Editor’s Note: Today’s post originally appeared in Bird Treacy’s weekly email Wiggles & Wonder on Tuesday, November 15th and is shared today her permission. Click here to subscribe to receive Bird’s weekly reflections on formation and the liturgical year. —Allison, ed.
We’re almost there: the ending of the season after Pentecost which is also the beginning of Advent and a new Church Year. But, as we move into this final Green Growing Sunday, we also encounter a potential stumbling block. In many traditions, this is Christ the King Sunday, but what do we mean when we proclaim Christ’s Kingship?
In Godly Play, we talk about Jesus being a king in a very particular way that threads through our stories. During Advent, for example, we explain that a King is coming, but that he is not the king people *thought* was coming. This king didn’t have a great house or armies or riches. This king was a baby who was born in a barn.
This idea that Christ’s kingship is different from that of earthly kings is important enough that we talk about it in the parables sometimes, too. When the people followed this wonderful person – the one who said and did such amazing things – they heard him talking about a kingdom, but it wasn’t like any kingdom they had ever visited or heard of. They had so many questions, and so they asked him, “What is the kingdom of heaven like?”
All of this is to say that, regardless of our feelings about kingship more broadly, when we talk about Christ the King, we might as well be speaking an entirely different language from the one we use in our daily lives. Christ’s kingship is just too different from what’s familiar to us for the idea of him as King to retain its old resonances. And if that’s hard for us as adults to imagine, what does it mean for us to talk to children about Christ as king?
One of the first things I find that children notice when they come into our Godly Play rooms is the baby doll used in the baptism story. Compared to everything else in the room, this item is so common and can even seem out of place. It seems a little less serious and a little more familiar. And yet there it is, and it’s not far from the baby Jesus in the manger sitting just a shelf above. From their own and their friends’ younger siblings to these or even the younger children down the hall, babies generate a tenderness and interest among many of them. After all, they know the vulnerability of being small and they revel in opportunities to help and guide, rather than be the ones who are helped and guided.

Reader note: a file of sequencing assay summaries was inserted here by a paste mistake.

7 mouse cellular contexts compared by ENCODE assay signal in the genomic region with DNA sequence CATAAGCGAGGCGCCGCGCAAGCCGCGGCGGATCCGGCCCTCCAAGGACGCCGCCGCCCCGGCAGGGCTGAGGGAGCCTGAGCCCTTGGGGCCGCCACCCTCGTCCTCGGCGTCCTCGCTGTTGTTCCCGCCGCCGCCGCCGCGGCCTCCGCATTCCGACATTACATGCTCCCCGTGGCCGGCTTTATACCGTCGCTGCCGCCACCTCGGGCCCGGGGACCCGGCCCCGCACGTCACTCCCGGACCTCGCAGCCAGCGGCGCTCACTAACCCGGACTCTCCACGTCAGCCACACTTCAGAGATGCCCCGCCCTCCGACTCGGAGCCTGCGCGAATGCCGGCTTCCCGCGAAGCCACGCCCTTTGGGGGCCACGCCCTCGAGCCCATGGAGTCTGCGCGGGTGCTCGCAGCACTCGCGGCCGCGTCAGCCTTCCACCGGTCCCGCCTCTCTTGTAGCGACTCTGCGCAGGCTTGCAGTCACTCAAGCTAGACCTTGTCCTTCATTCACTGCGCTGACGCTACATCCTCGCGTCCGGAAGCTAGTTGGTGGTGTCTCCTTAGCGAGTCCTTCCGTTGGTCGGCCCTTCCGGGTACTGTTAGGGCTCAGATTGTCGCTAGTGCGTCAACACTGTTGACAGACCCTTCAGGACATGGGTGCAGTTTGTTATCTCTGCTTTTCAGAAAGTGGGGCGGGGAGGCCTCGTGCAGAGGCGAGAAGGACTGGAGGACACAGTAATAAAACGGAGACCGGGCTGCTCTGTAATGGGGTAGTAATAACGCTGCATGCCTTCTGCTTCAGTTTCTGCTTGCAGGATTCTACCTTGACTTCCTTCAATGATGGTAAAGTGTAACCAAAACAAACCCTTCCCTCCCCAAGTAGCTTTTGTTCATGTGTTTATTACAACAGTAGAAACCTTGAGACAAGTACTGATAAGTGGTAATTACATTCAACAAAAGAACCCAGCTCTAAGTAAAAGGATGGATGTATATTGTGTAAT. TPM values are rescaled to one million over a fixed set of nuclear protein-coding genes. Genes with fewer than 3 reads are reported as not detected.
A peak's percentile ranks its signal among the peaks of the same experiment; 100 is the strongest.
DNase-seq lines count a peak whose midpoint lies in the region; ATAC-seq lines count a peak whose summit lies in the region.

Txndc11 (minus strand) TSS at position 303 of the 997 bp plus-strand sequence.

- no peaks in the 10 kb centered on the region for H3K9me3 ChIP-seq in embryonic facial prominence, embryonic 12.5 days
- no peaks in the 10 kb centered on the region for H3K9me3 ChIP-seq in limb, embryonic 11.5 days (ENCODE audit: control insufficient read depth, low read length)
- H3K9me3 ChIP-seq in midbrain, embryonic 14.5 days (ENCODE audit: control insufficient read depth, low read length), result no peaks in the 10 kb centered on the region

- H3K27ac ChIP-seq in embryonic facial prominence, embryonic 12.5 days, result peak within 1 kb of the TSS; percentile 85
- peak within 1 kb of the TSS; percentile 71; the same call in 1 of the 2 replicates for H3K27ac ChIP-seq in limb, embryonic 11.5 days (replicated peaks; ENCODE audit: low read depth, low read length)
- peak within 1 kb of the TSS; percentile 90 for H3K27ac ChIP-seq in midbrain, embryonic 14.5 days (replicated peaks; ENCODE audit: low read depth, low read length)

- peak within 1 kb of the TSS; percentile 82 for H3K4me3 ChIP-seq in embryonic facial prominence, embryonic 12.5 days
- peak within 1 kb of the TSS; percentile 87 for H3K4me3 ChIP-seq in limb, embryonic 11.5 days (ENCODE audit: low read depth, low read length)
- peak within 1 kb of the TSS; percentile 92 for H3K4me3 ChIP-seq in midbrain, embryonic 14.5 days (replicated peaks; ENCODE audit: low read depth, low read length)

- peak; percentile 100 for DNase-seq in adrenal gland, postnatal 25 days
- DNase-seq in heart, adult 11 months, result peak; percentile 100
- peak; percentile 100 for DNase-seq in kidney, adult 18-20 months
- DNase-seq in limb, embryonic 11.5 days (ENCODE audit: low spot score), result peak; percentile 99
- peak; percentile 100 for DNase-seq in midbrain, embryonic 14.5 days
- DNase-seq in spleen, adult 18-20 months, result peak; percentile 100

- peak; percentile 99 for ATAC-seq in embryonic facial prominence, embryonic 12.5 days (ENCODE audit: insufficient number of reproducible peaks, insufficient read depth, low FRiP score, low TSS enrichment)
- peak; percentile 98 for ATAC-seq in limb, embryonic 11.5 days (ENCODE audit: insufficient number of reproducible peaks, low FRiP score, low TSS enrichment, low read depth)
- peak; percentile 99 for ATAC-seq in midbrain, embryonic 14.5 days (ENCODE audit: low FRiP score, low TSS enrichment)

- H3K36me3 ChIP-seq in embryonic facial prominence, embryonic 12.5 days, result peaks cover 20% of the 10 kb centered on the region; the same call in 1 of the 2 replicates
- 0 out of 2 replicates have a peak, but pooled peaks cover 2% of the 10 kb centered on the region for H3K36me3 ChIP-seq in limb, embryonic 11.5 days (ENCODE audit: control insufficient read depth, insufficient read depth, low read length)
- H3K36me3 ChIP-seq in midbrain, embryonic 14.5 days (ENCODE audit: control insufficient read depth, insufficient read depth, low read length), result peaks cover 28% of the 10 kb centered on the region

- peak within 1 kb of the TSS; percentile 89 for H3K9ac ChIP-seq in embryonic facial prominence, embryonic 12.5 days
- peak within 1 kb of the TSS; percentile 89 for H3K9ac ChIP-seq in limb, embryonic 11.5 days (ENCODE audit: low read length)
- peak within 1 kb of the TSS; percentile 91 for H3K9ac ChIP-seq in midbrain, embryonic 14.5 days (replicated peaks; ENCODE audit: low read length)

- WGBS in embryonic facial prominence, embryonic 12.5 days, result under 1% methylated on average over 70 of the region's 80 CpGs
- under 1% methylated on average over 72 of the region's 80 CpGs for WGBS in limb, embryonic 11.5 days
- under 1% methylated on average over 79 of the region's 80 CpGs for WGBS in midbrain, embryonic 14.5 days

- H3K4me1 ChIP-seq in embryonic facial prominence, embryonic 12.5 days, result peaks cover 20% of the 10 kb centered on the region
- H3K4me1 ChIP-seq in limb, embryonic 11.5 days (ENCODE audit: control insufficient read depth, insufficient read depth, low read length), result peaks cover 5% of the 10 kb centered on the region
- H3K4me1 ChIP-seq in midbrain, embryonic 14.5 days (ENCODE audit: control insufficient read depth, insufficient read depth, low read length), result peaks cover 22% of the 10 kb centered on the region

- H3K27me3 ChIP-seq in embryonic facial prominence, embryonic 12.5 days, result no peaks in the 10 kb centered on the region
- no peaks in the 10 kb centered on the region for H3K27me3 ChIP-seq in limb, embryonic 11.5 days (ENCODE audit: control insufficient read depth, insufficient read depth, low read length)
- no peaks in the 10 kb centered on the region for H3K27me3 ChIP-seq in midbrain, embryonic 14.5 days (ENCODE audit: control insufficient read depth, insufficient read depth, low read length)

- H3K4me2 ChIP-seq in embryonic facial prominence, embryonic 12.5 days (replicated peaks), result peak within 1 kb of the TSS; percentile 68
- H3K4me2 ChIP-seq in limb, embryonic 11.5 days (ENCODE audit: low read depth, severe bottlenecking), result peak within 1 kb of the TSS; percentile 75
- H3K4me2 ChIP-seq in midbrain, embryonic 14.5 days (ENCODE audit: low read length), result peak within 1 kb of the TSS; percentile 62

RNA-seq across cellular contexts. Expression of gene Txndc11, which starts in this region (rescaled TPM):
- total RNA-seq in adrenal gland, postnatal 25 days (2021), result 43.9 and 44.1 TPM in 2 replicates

So that baby who would be king, well, it makes me think about some of the problematic questions we ask when we tell the Parable of the Good Samaritan, questions many trainers have been doing away with:
What might happen if the people in the story were women, or children?
What happens when a vulnerable baby is also a great king?
How does that change what we expect?
And, what’s more, how does the story change when our great king, the one who declares that “the first shall be last and the last shall be first,” is crucified alongside common criminals, as we are reminded of in this week’s lectionary?
This is the king who will remember us in his kingdom and unlike typical elites, someone we can trust with our eternal lives.
In a society weighted by the harms of Christian nationalism, I think we’d all benefit from remembering what kind of King Jesus is. It’s not necessarily the language of kingship that is a hazard, but our distortion of who this King really was and is.